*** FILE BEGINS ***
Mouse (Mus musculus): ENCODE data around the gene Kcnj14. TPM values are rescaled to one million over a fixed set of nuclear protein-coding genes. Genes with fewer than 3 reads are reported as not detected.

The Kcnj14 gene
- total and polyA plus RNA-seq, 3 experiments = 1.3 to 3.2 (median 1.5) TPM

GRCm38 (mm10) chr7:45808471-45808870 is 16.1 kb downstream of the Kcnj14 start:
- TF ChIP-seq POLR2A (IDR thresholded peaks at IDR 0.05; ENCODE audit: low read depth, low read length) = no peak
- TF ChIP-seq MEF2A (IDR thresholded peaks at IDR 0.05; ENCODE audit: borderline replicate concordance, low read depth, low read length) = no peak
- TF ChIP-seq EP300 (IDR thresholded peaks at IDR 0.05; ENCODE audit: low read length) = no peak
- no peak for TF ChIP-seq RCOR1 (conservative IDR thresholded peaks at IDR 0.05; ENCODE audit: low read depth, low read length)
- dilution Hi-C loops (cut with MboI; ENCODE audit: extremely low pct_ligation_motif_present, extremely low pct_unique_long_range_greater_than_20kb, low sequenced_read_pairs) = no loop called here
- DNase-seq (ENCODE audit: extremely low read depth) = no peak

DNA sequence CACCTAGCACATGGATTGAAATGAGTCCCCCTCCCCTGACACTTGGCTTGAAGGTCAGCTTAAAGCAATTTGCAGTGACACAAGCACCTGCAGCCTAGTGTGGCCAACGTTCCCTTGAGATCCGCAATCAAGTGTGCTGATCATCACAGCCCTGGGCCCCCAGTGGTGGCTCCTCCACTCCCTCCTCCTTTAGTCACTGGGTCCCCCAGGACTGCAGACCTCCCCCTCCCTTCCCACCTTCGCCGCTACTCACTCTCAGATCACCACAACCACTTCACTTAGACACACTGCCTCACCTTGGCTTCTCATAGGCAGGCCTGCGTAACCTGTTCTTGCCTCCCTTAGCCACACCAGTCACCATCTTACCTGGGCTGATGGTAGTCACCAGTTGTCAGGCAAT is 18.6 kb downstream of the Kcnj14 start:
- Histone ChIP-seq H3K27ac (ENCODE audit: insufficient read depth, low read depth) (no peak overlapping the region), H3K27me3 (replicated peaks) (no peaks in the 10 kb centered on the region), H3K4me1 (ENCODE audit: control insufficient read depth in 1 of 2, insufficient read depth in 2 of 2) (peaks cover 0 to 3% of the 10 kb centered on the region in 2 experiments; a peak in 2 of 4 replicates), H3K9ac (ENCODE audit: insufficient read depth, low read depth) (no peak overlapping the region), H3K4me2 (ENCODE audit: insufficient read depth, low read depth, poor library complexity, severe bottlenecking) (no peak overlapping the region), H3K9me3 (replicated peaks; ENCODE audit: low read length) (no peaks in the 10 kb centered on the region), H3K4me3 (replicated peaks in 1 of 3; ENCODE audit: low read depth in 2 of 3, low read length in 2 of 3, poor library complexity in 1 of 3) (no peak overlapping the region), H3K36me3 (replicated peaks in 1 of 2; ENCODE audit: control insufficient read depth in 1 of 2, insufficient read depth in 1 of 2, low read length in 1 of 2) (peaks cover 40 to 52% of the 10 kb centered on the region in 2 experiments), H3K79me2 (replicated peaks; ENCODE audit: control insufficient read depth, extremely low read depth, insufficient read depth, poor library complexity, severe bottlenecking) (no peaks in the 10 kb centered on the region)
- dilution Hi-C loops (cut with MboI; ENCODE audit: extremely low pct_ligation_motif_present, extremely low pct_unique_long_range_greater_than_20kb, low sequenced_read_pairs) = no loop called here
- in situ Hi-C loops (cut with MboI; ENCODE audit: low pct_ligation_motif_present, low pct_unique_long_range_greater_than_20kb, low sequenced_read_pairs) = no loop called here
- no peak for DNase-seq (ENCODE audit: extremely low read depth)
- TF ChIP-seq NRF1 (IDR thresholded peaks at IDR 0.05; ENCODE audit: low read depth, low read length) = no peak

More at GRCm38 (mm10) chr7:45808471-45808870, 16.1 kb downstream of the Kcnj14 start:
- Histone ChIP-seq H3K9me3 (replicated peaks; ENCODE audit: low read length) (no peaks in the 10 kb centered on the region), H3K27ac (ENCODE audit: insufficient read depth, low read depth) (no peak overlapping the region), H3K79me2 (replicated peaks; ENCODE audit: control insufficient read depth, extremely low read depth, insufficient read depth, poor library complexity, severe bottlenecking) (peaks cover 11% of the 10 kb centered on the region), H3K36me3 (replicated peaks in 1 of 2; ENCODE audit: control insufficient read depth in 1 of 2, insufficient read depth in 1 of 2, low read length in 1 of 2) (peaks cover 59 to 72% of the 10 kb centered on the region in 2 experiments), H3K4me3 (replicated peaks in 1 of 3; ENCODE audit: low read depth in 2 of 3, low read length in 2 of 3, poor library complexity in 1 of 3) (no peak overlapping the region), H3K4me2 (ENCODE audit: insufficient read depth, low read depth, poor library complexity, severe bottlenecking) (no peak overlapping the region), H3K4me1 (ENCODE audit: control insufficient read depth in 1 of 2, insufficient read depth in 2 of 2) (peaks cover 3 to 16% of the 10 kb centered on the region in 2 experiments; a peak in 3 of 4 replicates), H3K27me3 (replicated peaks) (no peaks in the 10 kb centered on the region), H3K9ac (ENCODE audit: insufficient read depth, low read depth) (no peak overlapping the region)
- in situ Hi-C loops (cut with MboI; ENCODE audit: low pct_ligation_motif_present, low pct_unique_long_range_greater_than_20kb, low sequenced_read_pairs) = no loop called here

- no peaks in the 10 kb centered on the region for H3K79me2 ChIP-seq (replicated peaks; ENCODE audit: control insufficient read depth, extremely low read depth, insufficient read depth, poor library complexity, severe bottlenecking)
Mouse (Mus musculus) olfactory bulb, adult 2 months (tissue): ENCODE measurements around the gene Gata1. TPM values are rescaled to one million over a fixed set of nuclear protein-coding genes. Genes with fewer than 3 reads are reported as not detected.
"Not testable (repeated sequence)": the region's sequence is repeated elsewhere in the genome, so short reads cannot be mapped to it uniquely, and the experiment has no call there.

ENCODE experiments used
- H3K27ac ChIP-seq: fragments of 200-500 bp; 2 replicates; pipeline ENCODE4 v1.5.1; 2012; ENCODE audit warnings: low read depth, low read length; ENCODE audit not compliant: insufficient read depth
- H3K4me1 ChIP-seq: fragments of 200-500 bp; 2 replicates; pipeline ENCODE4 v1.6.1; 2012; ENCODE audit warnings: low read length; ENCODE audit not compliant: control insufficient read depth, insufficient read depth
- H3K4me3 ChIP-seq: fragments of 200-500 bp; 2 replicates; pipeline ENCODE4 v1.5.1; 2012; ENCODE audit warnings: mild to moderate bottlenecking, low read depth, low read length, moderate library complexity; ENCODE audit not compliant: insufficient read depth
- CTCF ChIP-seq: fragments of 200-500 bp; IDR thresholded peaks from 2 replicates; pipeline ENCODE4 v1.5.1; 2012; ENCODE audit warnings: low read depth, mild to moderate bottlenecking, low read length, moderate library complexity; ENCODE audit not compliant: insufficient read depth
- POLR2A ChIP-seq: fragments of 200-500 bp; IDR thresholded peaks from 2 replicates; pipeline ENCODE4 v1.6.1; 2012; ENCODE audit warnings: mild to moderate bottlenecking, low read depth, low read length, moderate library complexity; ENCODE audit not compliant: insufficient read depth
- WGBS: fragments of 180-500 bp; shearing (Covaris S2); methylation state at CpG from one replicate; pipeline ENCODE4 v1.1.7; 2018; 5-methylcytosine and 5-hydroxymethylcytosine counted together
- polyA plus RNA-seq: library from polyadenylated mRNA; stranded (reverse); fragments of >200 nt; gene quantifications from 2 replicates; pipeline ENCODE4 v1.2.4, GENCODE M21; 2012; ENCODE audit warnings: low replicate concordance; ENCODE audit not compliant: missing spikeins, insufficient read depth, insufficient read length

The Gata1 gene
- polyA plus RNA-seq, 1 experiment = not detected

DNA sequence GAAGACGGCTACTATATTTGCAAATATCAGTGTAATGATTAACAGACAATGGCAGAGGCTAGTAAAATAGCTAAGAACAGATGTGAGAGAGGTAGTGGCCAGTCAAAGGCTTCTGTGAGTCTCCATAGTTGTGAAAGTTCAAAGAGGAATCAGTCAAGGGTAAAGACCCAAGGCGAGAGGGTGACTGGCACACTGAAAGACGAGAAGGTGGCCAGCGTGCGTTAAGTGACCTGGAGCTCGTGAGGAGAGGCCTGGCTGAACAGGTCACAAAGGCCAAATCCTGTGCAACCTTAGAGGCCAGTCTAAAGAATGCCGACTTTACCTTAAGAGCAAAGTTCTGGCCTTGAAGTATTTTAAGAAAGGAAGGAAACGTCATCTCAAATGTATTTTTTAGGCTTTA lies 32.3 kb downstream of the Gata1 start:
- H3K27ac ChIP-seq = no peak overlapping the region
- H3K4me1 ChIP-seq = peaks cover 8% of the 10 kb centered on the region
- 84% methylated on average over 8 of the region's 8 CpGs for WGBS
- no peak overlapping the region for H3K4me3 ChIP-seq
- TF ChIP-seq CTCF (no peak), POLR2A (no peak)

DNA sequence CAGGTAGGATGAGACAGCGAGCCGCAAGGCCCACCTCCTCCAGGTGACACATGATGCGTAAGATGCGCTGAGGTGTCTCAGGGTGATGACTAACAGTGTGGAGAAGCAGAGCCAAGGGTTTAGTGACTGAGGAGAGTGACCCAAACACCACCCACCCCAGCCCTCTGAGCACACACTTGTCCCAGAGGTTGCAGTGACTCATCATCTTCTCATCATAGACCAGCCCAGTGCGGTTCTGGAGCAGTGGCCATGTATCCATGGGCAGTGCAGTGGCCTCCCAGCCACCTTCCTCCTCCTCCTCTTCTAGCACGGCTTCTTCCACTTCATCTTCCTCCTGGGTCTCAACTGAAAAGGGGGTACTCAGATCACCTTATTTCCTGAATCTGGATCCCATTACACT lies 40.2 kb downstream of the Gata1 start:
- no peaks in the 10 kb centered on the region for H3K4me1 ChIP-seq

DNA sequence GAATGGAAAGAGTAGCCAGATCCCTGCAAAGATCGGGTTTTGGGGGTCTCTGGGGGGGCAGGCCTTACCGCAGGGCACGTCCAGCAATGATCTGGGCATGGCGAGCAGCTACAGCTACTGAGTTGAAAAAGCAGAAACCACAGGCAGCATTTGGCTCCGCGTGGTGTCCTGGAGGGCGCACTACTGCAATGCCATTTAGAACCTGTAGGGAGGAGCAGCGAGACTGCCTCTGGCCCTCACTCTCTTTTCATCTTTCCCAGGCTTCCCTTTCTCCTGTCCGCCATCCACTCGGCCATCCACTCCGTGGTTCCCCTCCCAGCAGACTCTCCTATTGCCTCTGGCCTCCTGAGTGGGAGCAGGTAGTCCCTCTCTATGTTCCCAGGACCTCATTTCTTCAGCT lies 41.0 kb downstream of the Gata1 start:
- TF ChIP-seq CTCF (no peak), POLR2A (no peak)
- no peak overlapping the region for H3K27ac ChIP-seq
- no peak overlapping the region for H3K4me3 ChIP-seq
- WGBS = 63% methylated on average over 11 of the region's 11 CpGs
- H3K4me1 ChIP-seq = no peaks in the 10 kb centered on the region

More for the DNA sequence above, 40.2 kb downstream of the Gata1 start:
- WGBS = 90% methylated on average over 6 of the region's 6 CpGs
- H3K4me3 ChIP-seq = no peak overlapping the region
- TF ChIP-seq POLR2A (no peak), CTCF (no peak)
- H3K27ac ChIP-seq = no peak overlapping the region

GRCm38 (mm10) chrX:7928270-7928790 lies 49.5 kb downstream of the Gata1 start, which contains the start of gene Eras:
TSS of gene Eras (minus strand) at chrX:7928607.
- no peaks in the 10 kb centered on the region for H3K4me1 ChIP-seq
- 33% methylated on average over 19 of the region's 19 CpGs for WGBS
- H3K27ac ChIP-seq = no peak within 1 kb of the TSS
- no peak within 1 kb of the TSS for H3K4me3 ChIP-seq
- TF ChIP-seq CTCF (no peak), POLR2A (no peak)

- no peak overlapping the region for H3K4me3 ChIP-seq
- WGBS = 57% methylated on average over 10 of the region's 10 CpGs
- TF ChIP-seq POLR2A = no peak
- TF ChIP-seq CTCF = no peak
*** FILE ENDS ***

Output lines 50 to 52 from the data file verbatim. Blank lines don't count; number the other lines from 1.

- TF ChIP-seq POLR2A (no peak), CTCF (no peak)
- H3K27ac ChIP-seq = no peak overlapping the region

GRCm38 (mm10) chrX:7928270-7928790 lies 49.5 kb downstream of the Gata1 start, which contains the start of gene Eras: